An inadvertent victim of Irish censorship during war


June 26th, 1957DOROTHY MACARDLE was the author of The Irish Republic, the classic account of the struggle for independence and the Civil War from the anti-Treaty viewpoint, and a strong supporter of Eamon de Valera. She was also a journalist, as well as a novelist and dramatist, and found herself the inadvertent victim of Irish censorship during the second World War over an issue of the ground-breaking British Picture Postphoto journalism magazine. In this column in today’s newspaper in 1957 – the month before the then ailing Picture Postclosed and a year before her death – she explained how it had come about.


Among old magazines I have found my single, treasured copy of the issue of Picture Post dated July 27th, 1940. Who else in Ireland possesses one? Nobody, I suppose, although “The Story of Ireland” is the cover-title for that week, and “The Faith of Éire” is the caption under the charming cover-photograph .

I was in London, at work among war-refugees, when I received a telephone call that surprised me, because I knew no one connected with this paper that I read and liked. It was from Tom Hopkinson, assistant editor from the journal’s foundation.

He told me that they were putting out an issue almost entirely concerned with Ireland, and asked me to come along and stand by as well as writing an article.

In those days, the worst of the war for England, Irish neutrality was not always calmly and reasonably regarded there. I asked questions and then, reassured as to editorial sympathies, I agreed. My article, as uncompromising a piece as ever I wrote, was accepted, unaltered and uncut. For a few days, in Shoe land and in Watford, I was the guest, more or less of the staff – a team of enthusiasts, vigorous, friendly, quick-witted, with whom it was a tonic to work.

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A splendid array of photographs was laid out and the selection was carefully made – landscapes and sea; turf-cutters; factory-workers; dwellers in cottages; members of parliament, ministers and nuns. There were 30 portraits of “leading figures in Ireland’s turbulent history,” and a fine series of photographs of events between 1912 and 1923, illustrating my article. An article by Tania Long brought the tale up to date. I was responsible for ensuring that captions were correct and that no historical errors appeared. We were all pretty pleased with ourselves when the type was set up. I hoped very much that this gesture of goodwill at a critical time would elicit in Ireland the appreciation I thought it deserved. I was proud to have been given a share in brave and generous enterprises.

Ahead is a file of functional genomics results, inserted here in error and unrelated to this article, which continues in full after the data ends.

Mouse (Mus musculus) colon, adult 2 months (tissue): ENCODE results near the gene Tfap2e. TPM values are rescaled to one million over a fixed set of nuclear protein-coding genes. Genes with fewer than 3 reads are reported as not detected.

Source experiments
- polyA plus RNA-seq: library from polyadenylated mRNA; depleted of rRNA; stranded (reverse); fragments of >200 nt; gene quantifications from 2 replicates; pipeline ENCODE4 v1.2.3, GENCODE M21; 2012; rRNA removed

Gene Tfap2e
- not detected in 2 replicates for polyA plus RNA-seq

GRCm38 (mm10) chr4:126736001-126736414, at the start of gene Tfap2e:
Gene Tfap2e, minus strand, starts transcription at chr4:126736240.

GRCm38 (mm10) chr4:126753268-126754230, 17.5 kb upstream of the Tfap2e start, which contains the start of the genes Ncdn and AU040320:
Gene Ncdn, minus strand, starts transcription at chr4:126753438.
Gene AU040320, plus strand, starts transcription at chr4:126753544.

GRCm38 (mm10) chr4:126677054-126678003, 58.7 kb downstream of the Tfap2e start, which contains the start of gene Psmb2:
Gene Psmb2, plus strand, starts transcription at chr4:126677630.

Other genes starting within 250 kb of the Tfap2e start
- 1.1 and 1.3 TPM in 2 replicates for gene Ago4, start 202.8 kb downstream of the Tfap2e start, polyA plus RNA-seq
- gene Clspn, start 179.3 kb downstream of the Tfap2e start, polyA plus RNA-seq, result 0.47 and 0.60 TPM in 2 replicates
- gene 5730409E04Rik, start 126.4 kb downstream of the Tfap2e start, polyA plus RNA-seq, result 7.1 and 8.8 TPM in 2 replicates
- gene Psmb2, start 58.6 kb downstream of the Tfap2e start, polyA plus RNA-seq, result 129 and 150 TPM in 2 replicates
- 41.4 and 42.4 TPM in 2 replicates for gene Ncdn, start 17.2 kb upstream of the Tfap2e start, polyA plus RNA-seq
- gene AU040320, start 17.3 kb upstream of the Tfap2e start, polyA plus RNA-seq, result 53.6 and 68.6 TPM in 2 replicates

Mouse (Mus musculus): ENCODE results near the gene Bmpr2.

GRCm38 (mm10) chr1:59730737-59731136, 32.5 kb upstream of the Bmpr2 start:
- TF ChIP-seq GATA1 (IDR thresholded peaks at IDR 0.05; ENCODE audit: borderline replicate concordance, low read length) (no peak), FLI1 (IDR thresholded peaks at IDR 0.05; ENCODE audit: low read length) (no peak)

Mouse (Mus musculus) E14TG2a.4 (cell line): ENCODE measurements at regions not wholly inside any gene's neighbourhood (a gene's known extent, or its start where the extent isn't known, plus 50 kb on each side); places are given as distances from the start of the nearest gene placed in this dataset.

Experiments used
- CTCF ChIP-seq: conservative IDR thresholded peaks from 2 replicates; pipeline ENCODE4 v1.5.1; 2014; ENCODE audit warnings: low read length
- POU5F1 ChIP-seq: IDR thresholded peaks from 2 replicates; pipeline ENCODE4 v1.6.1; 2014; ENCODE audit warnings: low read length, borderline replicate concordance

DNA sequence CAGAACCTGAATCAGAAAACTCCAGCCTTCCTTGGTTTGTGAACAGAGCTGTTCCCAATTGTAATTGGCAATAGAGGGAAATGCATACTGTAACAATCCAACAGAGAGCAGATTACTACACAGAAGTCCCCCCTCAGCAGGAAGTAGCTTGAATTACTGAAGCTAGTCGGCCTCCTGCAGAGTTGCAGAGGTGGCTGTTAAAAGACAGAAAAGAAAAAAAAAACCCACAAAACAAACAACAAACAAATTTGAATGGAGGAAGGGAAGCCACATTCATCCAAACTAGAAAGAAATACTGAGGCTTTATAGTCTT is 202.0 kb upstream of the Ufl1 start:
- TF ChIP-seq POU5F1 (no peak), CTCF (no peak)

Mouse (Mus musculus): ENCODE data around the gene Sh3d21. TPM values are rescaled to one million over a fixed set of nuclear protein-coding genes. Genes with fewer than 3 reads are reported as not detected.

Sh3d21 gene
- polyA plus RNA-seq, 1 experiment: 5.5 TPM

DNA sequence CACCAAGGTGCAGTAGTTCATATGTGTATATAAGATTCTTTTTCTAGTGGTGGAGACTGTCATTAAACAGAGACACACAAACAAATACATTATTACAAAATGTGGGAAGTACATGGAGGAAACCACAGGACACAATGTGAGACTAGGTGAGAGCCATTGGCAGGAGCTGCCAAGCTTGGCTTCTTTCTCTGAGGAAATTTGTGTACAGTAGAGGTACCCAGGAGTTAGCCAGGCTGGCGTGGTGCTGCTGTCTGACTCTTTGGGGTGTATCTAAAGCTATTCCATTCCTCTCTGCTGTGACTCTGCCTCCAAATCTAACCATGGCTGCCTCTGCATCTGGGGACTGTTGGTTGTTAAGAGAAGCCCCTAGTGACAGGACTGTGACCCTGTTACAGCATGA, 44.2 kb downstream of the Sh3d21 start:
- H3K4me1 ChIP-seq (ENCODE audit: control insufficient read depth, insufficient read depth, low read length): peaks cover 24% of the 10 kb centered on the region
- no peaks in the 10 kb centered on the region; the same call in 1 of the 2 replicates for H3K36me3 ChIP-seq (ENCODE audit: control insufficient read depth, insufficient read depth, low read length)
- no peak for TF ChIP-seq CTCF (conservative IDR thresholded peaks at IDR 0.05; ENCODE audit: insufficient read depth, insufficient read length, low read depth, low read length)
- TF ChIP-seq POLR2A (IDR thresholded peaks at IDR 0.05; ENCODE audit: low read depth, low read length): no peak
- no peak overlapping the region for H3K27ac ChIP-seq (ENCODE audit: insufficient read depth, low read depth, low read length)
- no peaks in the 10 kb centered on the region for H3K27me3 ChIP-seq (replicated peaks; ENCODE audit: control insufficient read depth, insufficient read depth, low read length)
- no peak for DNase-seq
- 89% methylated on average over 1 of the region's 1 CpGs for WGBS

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Anxiously, I awaited news of returns, At last came a telephone call from Show lane: Tom Hopkinson’s voice, but altered: cool and controlled. “I suppose you have heard what has happened?” he said. “The entire issue is banned in Éire: all imported copies have been seized. We have no explanation.”

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I sent an urgent telegram to Dublin and received a reply. Tania Long had mentioned the capture by the guards on the coast of a fishing smack bringing two Germans and an Indian. Publication of the news in Ireland had been forbidden, so no journal carrying that story might come in.

An “alarm and despondency” measure, no doubt. Two Germans, no less, and one whole Indian! I had not been asked to check the American article; nevertheless, it was a long time before I called upon Tom Hopkinson again.